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ClickBank's e-commerce proposition for time-challenged digital entrepreneurs

Over the past 16 years, the service has built a customer base of more than 6 million small companies.

ClickBank CEO Matt Hulett describes his organization as "part payments company and part marketing company for entrepreneurs."

The software as a service (Saas) company's mission is pretty simple: help people with unique intellectual property or ideas—such as wellness products or utility software or home gardening tips or other do-it-yourself (DIY) advice—sell them online. 

"The idea is that anyone can change their lives by taking their passion and turning it into a vocation," Hulett said.

Strictly speaking, ClickBank is an e-commerce platform for digital goods or services, one meant for helping sell content such as e-books or for orchestrating registrations to Web seminars or ongoing advice services. The technology handles payments, tax calculations, and customer service tasks. It also offers marketing services through an affiliate network that helps build visibility for entrepreneurs who don't have a lot of time (or money) to do this on their own. As of August 2014, the Boise, Idaho-based  company handled approximately 30,000 digital sales daily, originating in more than 190 countries.

For these services, ClickBank typically charges a rate of 7.5 percent plus $1 on each transaction, Hulett said. "We take a percentage of the sale," he said.

Among recent updates to the platform include lower processing rate options (based on sales volume), an interface optimized for mobile devices, the ability to customize order forms for branding purposes, and more options that better accommodate recurring subscriptions and repeat customers.

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Jacob Hiller—a professional trainer who specializes in helping basketball players, ice skaters and other athletes (or anyone else for that matter) improve their vertical leap height so they can "dunk" a basketball—uses ClickBank to sell his guide, "The Jump Manual." He's been using the service for about five years.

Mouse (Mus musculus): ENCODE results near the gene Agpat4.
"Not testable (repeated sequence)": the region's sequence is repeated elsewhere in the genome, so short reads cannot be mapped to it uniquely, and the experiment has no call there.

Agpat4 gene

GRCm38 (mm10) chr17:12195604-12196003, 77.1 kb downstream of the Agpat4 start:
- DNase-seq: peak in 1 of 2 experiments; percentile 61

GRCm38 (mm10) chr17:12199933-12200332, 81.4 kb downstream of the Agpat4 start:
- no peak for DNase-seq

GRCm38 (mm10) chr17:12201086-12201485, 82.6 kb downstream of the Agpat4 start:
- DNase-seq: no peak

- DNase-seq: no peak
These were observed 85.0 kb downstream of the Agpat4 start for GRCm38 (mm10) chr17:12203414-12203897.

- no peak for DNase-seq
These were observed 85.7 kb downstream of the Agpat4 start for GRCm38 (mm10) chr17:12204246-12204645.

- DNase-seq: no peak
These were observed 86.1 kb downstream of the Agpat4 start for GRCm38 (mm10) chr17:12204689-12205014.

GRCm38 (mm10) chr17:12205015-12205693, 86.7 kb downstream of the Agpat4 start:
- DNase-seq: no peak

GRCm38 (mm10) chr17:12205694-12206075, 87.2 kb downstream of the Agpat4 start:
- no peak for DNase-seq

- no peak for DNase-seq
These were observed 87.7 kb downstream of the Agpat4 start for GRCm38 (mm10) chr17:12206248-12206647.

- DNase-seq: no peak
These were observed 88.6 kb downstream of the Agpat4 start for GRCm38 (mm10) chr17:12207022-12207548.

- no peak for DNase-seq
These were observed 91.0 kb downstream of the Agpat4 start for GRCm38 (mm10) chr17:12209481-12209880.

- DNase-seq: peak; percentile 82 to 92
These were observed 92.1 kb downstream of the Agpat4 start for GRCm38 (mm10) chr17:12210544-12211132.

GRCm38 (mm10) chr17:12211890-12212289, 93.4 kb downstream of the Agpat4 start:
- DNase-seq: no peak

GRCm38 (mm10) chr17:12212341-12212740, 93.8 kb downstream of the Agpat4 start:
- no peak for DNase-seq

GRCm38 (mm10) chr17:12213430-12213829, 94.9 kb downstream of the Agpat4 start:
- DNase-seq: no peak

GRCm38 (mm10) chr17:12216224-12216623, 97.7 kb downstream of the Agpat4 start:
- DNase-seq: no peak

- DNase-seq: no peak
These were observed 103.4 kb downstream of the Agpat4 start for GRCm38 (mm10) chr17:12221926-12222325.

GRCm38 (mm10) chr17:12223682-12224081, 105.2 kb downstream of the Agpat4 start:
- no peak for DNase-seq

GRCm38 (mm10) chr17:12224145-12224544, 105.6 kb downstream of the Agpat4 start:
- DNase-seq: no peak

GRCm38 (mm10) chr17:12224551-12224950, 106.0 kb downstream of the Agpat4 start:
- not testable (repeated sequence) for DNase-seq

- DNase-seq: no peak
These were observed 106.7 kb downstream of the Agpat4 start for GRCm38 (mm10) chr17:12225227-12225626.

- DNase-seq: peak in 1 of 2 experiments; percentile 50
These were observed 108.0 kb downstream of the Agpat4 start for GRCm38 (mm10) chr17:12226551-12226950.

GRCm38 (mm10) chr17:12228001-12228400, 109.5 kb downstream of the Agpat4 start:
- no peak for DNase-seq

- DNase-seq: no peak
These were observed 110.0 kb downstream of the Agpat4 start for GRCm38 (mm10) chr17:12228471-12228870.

Since Hiller spends most of his time traveling the world teaching his techniques (45 countries in the past six years), he had little time to spend developing a marketing and sales plan. He sees three primary benefits of using the platform:

  1. E-commerce expertise that adapts quickly to technology evolutions, such as the rise of mobile shopping over the past five years
  2. Access to a "network" of marketing contacts
  3. Exposure to "like-minded" entrepreneurs that can share business strategy expertise

"I get to focus on my product and the stuff I love doing," Hiller said, speaking with me recently from his current home in Japan.

On paper, ClickBank competes with the likes of Digital River, which processes more than $30 billion in online transactions for many of the world's biggest software companies; and Stripe, with provides payment services for Internet sites. ClickBank, which has been around since 1998, counts more than 6 million clients.